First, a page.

In April of 2007, Havana Cellars/Tatuaje released the first of what would eventually become a somewhat regular production vitola in the Cabaiguan line, the WCD 120.
Commemorating Washington D.C. based W. Curtis Draper’s 120th year in business, the 4 5/8 x 42 petit corona had a total production of only 1,800 cigars, making it one of the smallest single store releases for Tatuaje before or since.
In 2012, Tatuaje was once again asked to produce a cigar for W. Curtis Draper, this time for their 125th anniversary. As one of four different manufactures who participated in making blends for the occasion, Tatuaje decided to produce the same cigar they made in 2007, this time calling it the Cabaiguan WCD 120 REDUX and increasing the total number produced to 3,250.
At the tail end of March, Tatuaje announced plans to produce the blend a third time, not as a limited release as in previous versions, but instead as a regular production cigar that would be sold exclusively at W.Curtis Drapers and named simply the Cabaiguan WCD.
Here is what I said in my review of the original Cabaiguan WCD 120 back in 2010:
Basically if you took any of the larger Cabaiguan smokes, compacted the flavors into a petit corona size and added a pigtail, the Cabaiguan WCD 120 is what you would be left with. This cigar is extremly enjoyable and definitely the best out of the Cabaiguan lineup, honestly, not even close. It also has a amazing Cubanesque note that is hard to place, but easy to enjoy. Awesome burn, great draw and ideal balance all equal a great smoke.
- Cigar Reviewed: Cabaiguan WCD 120
- Country of Origin: Nicaragua
- Factory: Tabacalera Cubanas S.A.
- Wrapper: Ecuadorian Connecticut
- Binder: Nicaragua
- Filler: Nicaragua
- Size: 4 5/8 Inches
- Ring Gauge: 42
- Vitola: Petit Corona
- Est. Price: $7.70 (Boxes of 12, $92.40)
- Date Released: April 2007
- Number of Cigars Released: 150 Boxes of 12 Cigars (1,800 Total Cigars)
- Number of Cigars Smoked For Redux: 2
Covered in a golden nut brown wrapper that is smooth and dry to the touch, the Cabaiguan WCD 120 is diminutive compared to most sizes being released these days. The small pigtail on the cap is a nice touch normally only seen on the Cabaiguan Guapos, while the cigar is just a bit hard when squeezed. Aroma off of the wrapper is a combination of slight nuts, sweet cedar, white pepper and citrus.
From the first puff, I am assaulted with flavors, all competing for dominance: aged cedar, sweet floral, nuts, coffee, milk chocolate and even a small amount of tart lemon every once in a while that comes and goes. There is a somewhat shocking amount of white pepper on the retrohale considering not only the age but also the original blend, and even some spice on the tongue that really bumps up the complexity of the entire profile. The overall profile becomes more creamy and slightly less sweet at around the halfway point, and stays that way until the end of the cigar, although the pepper remains constant until I am finished. The balance overall is excellent, and never once do I feel like one of the flavors got out of hand.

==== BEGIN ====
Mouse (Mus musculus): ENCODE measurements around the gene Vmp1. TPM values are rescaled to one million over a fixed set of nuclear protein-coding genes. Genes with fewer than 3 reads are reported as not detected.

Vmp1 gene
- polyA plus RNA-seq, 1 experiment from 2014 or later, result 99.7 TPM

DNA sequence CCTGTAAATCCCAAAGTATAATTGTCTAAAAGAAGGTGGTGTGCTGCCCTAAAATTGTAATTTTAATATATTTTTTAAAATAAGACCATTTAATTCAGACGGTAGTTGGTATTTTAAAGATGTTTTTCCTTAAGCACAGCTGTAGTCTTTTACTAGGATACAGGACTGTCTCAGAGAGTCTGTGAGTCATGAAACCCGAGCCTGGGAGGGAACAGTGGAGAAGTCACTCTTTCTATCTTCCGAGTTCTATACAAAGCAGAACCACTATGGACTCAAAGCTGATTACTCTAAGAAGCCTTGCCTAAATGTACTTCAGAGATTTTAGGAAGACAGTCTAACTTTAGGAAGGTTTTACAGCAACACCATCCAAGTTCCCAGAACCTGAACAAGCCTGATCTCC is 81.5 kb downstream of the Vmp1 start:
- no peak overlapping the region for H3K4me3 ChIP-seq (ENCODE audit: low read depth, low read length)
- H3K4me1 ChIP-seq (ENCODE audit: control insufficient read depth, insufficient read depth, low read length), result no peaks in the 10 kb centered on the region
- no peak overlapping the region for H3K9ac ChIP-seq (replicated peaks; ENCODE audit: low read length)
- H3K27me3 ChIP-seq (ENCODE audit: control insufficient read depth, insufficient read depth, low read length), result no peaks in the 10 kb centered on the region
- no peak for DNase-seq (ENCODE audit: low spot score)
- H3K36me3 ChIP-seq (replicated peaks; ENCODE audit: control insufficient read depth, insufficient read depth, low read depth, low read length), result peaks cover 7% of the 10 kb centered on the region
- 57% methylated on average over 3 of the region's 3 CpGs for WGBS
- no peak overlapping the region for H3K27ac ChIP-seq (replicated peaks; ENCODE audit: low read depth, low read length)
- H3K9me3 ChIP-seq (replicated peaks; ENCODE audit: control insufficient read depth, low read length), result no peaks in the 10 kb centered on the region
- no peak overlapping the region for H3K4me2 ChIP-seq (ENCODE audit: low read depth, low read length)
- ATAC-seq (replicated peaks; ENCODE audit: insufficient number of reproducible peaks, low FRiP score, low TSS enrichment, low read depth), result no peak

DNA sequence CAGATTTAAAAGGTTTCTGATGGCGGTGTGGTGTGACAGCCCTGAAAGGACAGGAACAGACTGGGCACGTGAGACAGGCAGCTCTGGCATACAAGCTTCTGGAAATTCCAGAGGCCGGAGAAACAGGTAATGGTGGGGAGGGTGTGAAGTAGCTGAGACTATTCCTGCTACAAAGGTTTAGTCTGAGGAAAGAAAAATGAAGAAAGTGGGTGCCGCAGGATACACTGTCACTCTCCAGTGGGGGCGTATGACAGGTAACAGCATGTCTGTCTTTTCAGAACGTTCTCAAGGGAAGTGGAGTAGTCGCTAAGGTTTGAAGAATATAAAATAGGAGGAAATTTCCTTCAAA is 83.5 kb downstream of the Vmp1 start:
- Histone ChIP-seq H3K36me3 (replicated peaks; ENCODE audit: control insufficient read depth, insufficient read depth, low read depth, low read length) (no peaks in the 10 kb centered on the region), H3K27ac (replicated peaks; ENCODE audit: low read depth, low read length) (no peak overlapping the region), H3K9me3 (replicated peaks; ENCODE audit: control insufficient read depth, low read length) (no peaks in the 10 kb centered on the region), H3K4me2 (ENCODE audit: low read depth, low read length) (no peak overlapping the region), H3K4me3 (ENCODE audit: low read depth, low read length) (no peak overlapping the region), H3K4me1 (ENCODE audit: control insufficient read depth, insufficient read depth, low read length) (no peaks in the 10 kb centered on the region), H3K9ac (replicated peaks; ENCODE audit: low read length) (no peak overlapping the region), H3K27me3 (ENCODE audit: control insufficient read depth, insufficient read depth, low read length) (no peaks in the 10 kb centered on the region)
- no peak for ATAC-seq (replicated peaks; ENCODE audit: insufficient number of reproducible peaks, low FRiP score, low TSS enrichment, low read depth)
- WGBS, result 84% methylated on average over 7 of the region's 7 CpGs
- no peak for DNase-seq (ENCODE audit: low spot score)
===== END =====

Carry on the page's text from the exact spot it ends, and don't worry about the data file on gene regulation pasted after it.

Construction-wise, both the burn and draw were near perfect on both of the samples I smoked, although the smoke production decreased noticeably in the second third before picking back up again for the final third. The strength is almost nonexistent overall, not even reaching the medium mark by the end of the cigar. This blend also does tend to turn bitter fast if puffed on too fast, as I learned the hard way a few times when I was not paying attention. The finish is quite long, and consists of strong creamy peanut flavor, almost like peanut butter.
I have always considered the Cabaiguan WCD 120/REDUX to be one of Pete Johnson’s best releases, and smoking this six-year-old original release just proves it.
The best thing about these releases is neither the complexity that is packed into such a small ring gauge, nor the excellent construction from the first puff to the last, nor the fact that you can now buy a version regularly. No, the best thing about the Cabaiguan WCD 120 release is that the profile changes so dramatically as it ages, giving you a clear choice on which one you smoke based on what you are looking for at any given moment.
Want a sharper, bolder profile with more citrus notes and less creaminess? Smoke a newer release fresh. Want a profile that is creamier, sweeter and a bit more nuanced, but still with enough pepper and spice to keep things interesting? If you have an original, smoke that. You literally can't go wrong either way, and that makes this cigar a winner regardless of how long you have have it before you smoke it. One of those rare gems that almost no one talks about, very few people know about, and more people should be smoking.